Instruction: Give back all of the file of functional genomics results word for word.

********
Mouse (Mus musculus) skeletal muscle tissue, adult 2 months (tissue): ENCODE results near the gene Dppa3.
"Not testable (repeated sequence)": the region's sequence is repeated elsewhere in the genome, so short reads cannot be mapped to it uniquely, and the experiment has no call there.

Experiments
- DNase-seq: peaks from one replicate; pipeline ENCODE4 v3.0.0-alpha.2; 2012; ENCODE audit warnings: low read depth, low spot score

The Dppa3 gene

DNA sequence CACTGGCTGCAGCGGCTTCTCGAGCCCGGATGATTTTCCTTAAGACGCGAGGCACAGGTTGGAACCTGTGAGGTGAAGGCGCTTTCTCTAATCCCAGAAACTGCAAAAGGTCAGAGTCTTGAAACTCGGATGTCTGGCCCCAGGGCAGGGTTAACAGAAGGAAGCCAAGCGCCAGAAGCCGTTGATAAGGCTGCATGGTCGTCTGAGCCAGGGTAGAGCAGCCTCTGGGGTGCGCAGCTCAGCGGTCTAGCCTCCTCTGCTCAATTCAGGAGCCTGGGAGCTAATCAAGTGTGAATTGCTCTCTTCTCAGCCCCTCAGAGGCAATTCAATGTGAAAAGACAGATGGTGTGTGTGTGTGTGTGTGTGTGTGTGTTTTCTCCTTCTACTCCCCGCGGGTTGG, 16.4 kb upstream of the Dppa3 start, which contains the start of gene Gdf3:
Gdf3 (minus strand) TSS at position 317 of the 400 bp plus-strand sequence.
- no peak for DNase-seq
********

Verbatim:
Mouse (Mus musculus) skeletal muscle tissue, adult 2 months (tissue): ENCODE results near the gene Dppa3.
"Not testable (repeated sequence)": the region's sequence is repeated elsewhere in the genome, so short reads cannot be mapped to it uniquely, and the experiment has no call there.

Experiments
- DNase-seq: peaks from one replicate; pipeline ENCODE4 v3.0.0-alpha.2; 2012; ENCODE audit warnings: low read depth, low spot score

The Dppa3 gene

DNA sequence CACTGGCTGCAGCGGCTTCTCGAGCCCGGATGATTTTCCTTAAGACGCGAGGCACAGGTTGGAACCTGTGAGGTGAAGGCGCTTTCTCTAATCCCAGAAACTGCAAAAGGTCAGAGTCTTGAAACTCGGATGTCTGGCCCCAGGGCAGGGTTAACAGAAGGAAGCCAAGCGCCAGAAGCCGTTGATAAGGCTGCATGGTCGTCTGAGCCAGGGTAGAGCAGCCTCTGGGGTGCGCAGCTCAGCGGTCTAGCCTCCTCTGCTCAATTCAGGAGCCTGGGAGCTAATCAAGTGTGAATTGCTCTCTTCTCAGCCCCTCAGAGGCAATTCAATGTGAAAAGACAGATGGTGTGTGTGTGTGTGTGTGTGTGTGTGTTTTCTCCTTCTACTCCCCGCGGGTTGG, 16.4 kb upstream of the Dppa3 start, which contains the start of gene Gdf3:
Gdf3 (minus strand) TSS at position 317 of the 400 bp plus-strand sequence.
- no peak for DNase-seq